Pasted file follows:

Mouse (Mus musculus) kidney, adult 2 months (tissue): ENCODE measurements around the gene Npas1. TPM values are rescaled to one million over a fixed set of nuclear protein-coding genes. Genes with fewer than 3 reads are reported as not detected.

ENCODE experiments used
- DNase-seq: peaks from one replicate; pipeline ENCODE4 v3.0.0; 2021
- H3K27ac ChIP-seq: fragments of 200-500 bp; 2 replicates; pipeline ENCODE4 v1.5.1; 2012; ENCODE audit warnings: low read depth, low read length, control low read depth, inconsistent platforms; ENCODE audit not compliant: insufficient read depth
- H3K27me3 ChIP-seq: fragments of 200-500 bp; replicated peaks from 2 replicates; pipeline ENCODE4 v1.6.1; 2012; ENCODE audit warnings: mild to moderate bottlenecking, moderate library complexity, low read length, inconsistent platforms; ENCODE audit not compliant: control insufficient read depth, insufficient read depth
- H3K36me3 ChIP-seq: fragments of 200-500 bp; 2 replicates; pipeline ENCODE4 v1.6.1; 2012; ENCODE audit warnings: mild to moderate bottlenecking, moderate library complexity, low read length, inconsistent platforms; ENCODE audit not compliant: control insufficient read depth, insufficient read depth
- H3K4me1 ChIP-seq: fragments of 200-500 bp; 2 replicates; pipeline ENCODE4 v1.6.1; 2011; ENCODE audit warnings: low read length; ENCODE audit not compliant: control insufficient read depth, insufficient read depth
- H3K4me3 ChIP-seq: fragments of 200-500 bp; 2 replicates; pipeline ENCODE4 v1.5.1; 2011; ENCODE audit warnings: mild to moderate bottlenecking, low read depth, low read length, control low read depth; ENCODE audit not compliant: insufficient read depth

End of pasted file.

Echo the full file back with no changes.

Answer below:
Mouse (Mus musculus) kidney, adult 2 months (tissue): ENCODE measurements around the gene Npas1. TPM values are rescaled to one million over a fixed set of nuclear protein-coding genes. Genes with fewer than 3 reads are reported as not detected.

ENCODE experiments used
- DNase-seq: peaks from one replicate; pipeline ENCODE4 v3.0.0; 2021
- H3K27ac ChIP-seq: fragments of 200-500 bp; 2 replicates; pipeline ENCODE4 v1.5.1; 2012; ENCODE audit warnings: low read depth, low read length, control low read depth, inconsistent platforms; ENCODE audit not compliant: insufficient read depth
- H3K27me3 ChIP-seq: fragments of 200-500 bp; replicated peaks from 2 replicates; pipeline ENCODE4 v1.6.1; 2012; ENCODE audit warnings: mild to moderate bottlenecking, moderate library complexity, low read length, inconsistent platforms; ENCODE audit not compliant: control insufficient read depth, insufficient read depth
- H3K36me3 ChIP-seq: fragments of 200-500 bp; 2 replicates; pipeline ENCODE4 v1.6.1; 2012; ENCODE audit warnings: mild to moderate bottlenecking, moderate library complexity, low read length, inconsistent platforms; ENCODE audit not compliant: control insufficient read depth, insufficient read depth
- H3K4me1 ChIP-seq: fragments of 200-500 bp; 2 replicates; pipeline ENCODE4 v1.6.1; 2011; ENCODE audit warnings: low read length; ENCODE audit not compliant: control insufficient read depth, insufficient read depth
- H3K4me3 ChIP-seq: fragments of 200-500 bp; 2 replicates; pipeline ENCODE4 v1.5.1; 2011; ENCODE audit warnings: mild to moderate bottlenecking, low read depth, low read length, control low read depth; ENCODE audit not compliant: insufficient read depth